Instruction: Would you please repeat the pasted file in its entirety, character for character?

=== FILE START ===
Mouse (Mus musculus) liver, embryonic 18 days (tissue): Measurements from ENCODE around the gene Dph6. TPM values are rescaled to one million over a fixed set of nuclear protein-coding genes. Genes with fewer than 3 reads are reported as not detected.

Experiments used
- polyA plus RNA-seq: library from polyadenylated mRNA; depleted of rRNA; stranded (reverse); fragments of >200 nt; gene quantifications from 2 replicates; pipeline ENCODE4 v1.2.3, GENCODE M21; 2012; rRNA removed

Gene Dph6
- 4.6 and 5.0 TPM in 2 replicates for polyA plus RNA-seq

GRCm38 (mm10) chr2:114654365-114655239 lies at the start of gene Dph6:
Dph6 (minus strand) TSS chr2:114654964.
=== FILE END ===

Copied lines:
Mouse (Mus musculus) liver, embryonic 18 days (tissue): Measurements from ENCODE around the gene Dph6. TPM values are rescaled to one million over a fixed set of nuclear protein-coding genes. Genes with fewer than 3 reads are reported as not detected.

Experiments used
- polyA plus RNA-seq: library from polyadenylated mRNA; depleted of rRNA; stranded (reverse); fragments of >200 nt; gene quantifications from 2 replicates; pipeline ENCODE4 v1.2.3, GENCODE M21; 2012; rRNA removed

Gene Dph6
- 4.6 and 5.0 TPM in 2 replicates for polyA plus RNA-seq

GRCm38 (mm10) chr2:114654365-114655239 lies at the start of gene Dph6:
Dph6 (minus strand) TSS chr2:114654964.